At least a few times a week a friend or colleague shares the latest in internet recruiting advice. Today my good buddy Rob tagged me in a post cautioning women against wearing yoga pants to the office. The author (Business Developer. Recruiter. Blogger.) listed five reasons not to wear everyone’s favorite loungewear to work. His reasons included health issues (vaginitis and yeast infections!) as well as “excessive emphasis on your body”.
In addition, he states with no reservation “you will have difficulty performing your job well”. His words. NOT MINE. I will literally not be as effective at my job if I wear stretchy, comfy pants.
Well there are two reasons, of course. One, I won’t take myself seriously. Secondly, I will have a hard time “differentiating work time and play time in my mind”. I don’t know if I should laugh or cry.
I am 42 years old, have been picking my own clothes as long as I can remember and I have a recruiter who has been in the industry the same amount of time it takes to make a baby telling me how to dress. He has more experience running a froyo shop than he does helping people find work, but is going to tell me not only what not to wear but dare to imply how I’ll be received?
Let me tell you a little something about my office. I work in tech. The uniform of choice amongst my clients and new hires is Star Wars t-shirts and flip flops. Sometimes I dress up, sometimes I dress down. They don’t seem to notice one way or another because they have that thing called work to worry about. On top of that, I work from home a few days a week – my other office is a quiet little nook next to my kitchen. I have spent entire days sourcing in my bathrobe, and find they are often the days I get the most shit done.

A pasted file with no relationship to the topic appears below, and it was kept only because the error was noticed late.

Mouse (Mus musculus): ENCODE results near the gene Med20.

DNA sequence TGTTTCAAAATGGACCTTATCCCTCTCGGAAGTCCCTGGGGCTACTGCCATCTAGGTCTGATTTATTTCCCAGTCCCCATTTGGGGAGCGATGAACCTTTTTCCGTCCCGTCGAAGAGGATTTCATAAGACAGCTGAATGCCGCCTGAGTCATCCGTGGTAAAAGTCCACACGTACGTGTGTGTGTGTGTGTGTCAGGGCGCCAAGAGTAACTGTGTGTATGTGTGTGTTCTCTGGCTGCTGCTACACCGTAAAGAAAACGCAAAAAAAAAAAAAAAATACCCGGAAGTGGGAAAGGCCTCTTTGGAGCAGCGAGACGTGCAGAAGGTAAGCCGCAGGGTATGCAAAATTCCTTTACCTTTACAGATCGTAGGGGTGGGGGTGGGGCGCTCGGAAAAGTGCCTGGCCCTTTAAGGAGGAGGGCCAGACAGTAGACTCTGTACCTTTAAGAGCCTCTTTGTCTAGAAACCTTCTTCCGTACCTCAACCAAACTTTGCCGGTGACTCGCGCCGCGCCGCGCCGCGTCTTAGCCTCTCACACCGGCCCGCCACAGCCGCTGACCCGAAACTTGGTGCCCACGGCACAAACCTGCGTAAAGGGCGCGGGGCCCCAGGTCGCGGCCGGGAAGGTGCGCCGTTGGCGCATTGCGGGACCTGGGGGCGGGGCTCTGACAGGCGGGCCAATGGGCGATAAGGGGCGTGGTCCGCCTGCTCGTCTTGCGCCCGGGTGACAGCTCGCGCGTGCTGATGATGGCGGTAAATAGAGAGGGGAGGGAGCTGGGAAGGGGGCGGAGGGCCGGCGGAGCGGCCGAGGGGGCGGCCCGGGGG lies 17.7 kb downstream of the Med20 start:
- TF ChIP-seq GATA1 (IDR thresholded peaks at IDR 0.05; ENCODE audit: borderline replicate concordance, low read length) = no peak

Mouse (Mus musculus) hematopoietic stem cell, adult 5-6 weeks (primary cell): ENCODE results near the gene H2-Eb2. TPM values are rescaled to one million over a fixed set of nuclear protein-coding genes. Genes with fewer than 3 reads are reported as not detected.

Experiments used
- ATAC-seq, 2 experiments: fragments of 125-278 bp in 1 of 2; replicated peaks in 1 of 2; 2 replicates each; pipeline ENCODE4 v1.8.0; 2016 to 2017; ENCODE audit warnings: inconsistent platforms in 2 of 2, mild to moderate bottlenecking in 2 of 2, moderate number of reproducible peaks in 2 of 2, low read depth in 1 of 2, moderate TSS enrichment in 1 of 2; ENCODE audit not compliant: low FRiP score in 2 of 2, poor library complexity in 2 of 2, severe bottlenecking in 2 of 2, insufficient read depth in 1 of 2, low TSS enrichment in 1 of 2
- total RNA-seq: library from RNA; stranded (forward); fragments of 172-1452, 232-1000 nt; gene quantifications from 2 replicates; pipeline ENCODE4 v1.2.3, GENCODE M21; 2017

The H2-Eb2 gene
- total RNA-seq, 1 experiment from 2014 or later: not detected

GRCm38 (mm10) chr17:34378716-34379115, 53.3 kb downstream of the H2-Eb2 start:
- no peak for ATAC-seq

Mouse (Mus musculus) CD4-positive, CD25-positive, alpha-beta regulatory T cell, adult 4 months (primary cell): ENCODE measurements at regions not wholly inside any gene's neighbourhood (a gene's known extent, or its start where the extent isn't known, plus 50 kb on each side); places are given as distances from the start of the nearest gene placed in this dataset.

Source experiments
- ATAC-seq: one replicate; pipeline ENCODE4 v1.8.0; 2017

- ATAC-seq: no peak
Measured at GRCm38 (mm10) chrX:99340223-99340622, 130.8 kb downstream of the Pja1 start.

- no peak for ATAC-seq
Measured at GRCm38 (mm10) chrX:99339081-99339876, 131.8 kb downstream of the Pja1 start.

Differentiating Disaster: Crap Content
But I digress. I promised you a 5 point list (which everyone knows is blogging click bait gold) so here we go. This list is for all the writers, mansplainers, bloggers, recruiters, and nosy busy-bodies who try to tell me how to live my life.
I’m looking at you, school bus stop mom.
Reason #1 – You speak in broad, offensive terms which (intentionally or not) comes across as extremely arrogant.
My biggest beef with recruiting articles like this is they paint with ridiculously large brushes. YOU – the general “you”, anyone reading, audience at large, should not do this or that thing because THEY, the general “they”, bosses and public and whatnot, will react in a certain way. I wrote about this previously in regards to engagement rings and here we go again – same bias, different author.
Just because a handful of people agree with you doesn’t make you any less offensive to most of us. Question – is it actually a reasonable stance to say “this giant group of people should not do this thing because this other giant group of people will react in this specific way”? That’s reasonable? Really? Because you just did that.
What if I were to say something like this – “People shouldn’t have visible tattoos. If you have tattoos that can be seen, co-workers and customers will be afraid of you and think you’re a criminal. Any time you go to your workplace, you should absolutely cover up your tattoos, because you’ll be a better employee if you’re not showing your ink. Especially men.”
Sounds CRAZY, right? Well, put yoga pants or engagement rings in place of tattoos and that’s essentially what we’re being told. I can’t take that, or you, seriously.
Reason #2 – You do not possess the experience, knowledge, or skills to “teach” me anything.
I’ve made tiny humans in less time than yoga pants guy has been in the industry. This isn’t JUST about one blogger or one recruiting advice article. It seems a lot of junior folks think once they’ve made a placement or two they are now recruiting experts and write accordingly. If there’s one thing I’ve learned in damn near two decades of recruiting is that every day I find out just how much I don’t know.